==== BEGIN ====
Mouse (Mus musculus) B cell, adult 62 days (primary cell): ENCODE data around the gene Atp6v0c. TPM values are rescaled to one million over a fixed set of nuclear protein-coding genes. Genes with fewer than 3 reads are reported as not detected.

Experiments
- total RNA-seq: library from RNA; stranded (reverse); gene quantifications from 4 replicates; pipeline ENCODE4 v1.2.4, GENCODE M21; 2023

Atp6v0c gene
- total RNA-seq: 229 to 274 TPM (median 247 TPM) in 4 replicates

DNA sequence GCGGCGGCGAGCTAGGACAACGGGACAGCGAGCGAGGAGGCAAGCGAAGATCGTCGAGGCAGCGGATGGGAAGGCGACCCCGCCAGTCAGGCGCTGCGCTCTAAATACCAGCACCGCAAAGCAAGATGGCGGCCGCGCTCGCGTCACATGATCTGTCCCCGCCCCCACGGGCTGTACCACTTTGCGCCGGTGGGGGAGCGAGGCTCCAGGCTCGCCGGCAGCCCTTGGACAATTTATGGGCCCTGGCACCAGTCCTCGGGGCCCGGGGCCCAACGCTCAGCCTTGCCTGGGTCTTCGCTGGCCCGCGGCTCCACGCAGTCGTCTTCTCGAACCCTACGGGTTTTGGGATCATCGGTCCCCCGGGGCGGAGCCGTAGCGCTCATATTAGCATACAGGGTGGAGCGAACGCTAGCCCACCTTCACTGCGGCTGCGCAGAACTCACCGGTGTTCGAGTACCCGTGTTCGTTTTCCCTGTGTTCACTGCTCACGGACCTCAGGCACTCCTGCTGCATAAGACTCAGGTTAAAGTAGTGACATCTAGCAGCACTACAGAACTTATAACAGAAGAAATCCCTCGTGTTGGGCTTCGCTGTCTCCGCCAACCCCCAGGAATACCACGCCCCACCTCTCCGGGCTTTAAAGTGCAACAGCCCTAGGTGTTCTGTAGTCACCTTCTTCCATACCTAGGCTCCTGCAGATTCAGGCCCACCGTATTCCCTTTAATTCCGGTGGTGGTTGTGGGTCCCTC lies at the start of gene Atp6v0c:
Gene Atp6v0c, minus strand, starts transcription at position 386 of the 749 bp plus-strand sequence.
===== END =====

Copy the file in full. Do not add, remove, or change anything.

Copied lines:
Mouse (Mus musculus) B cell, adult 62 days (primary cell): ENCODE data around the gene Atp6v0c. TPM values are rescaled to one million over a fixed set of nuclear protein-coding genes. Genes with fewer than 3 reads are reported as not detected.

Experiments
- total RNA-seq: library from RNA; stranded (reverse); gene quantifications from 4 replicates; pipeline ENCODE4 v1.2.4, GENCODE M21; 2023

Atp6v0c gene
- total RNA-seq: 229 to 274 TPM (median 247 TPM) in 4 replicates

DNA sequence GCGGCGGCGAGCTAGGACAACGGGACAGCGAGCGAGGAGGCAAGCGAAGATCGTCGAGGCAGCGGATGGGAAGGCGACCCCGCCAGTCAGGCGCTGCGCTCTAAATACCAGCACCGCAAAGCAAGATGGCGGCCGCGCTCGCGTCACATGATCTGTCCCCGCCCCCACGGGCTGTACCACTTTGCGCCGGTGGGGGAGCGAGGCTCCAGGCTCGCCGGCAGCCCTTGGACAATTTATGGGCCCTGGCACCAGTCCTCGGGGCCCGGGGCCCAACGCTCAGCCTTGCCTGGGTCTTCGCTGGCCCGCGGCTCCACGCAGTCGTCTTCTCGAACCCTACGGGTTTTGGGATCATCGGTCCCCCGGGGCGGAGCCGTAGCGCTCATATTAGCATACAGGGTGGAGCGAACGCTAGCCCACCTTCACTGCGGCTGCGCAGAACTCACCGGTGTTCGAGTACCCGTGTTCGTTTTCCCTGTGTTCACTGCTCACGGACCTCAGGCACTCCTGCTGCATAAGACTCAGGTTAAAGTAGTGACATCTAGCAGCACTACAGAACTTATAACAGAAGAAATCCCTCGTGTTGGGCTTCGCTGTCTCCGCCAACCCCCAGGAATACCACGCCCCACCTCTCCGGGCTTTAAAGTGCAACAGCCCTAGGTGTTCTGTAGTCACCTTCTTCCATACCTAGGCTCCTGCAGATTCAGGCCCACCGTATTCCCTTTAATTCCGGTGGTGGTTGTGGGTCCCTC lies at the start of gene Atp6v0c:
Gene Atp6v0c, minus strand, starts transcription at position 386 of the 749 bp plus-strand sequence.